The Battle of Quiberon Bay November 20, 1759

Map Quiberon Bay
Map Quiberon Bay

It was during the Seven Years war between England and France that the Battle of Quiberon bay was fought on November 20, 1759.

The opposing forces were Admiral Sir Edward Hawke with 23 ships of the line versus Marshal de Conflans with 21 ships.

At the time it appeared France was preparing to invade both England and Scotland, with both troops and their ship transports massing around the Loire estuary. The Loire river is the longest in France, rising in the Cevennes to debouch into the Bay of Biscay.

Loire River
Loire River

At the Battle of Lagos on August 19, 1759, the French Mediterranean Fleet had suffered a defeat at the hands of the British Admiral Edward Boscawan thus thwarting French plans to invade both Britain and Scotland.

The French Fleet bottled up at Brest by the Royal Navy blockade was ordered to break out and collect the French transports at the Gulf of Morbihan in Southern Brittany.

The weather was gale force and tended to favour the British, as Admiral Hawke took his ships southward to try and prevent the French breaking out from Brest.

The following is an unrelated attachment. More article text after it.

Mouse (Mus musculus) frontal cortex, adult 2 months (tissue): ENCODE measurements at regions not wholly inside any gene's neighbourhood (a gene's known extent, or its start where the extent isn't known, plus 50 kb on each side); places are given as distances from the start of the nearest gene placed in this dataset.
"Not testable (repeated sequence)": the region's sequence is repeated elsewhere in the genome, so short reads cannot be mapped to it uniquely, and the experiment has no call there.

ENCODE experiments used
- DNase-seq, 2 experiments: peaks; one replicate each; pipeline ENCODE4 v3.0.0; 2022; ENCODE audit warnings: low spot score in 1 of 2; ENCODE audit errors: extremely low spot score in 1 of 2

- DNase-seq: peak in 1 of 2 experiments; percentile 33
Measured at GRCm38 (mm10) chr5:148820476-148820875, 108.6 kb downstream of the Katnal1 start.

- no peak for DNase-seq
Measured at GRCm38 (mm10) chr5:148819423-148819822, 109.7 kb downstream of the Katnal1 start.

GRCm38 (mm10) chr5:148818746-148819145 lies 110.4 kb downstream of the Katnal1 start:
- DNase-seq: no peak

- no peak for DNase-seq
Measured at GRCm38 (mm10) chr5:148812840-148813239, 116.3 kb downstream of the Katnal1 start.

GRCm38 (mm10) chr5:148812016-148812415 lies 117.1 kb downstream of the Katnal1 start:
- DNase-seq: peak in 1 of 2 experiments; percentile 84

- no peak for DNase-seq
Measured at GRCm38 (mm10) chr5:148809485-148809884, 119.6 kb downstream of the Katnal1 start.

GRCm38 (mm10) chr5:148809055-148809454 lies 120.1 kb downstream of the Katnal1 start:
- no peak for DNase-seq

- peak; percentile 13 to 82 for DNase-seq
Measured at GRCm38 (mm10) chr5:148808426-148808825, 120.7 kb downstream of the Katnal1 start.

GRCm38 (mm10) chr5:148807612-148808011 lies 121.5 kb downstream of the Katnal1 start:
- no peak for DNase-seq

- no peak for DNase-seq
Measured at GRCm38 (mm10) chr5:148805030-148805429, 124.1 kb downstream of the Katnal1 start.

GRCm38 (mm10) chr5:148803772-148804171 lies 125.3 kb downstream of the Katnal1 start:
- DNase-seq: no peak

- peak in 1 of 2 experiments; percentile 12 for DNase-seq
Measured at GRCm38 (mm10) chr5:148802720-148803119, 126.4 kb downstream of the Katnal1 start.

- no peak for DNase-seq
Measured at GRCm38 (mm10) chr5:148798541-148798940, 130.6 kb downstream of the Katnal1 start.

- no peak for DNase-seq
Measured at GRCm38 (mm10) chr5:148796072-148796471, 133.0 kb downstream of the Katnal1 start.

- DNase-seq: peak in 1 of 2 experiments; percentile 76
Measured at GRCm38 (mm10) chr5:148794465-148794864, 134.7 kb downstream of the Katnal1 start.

He found the French some 20 miles out to sea, and ordered a general chase.

de Conflans then sought the santicty of Quiberon Bay.

With such wild weather prevailing the French Commander reasoned that Hawke would not follow, and that his 21 ships would be safe, but he had not reckoned on the boldness of his advisary.

Battle of Quiberon Bay
Battle of Quiberon Bay. Nicholas Pocock 1812.
National Maritime Museum.

Now allow me to let the words of Admiral Sir Edward Hawke in his report to Their Lordships at the Admiralty speak for themself.

The Battle of Quiberon Bay Admiral Sir Edward Hawke
The Royal George, off Penris Point, 24 November 1759.

Royal George engraved on walrus ivory.

In my letter of the 17th by express, I desired you would acquaint their Lordships with my having received
intelligence of eighteen sail of the line, and three frigates of the Brest squadron being discovered about
twenty-four leagues to the north-west of Belleisle, steering to the eastward. All the prisoners, however,
agree that on the day we chased them, their squadron consisted, according to the accompanying list, of four
ships of eighty, six of seventy-four, three of seventy, eight of sixty-four, one frigate of thirty-six, one of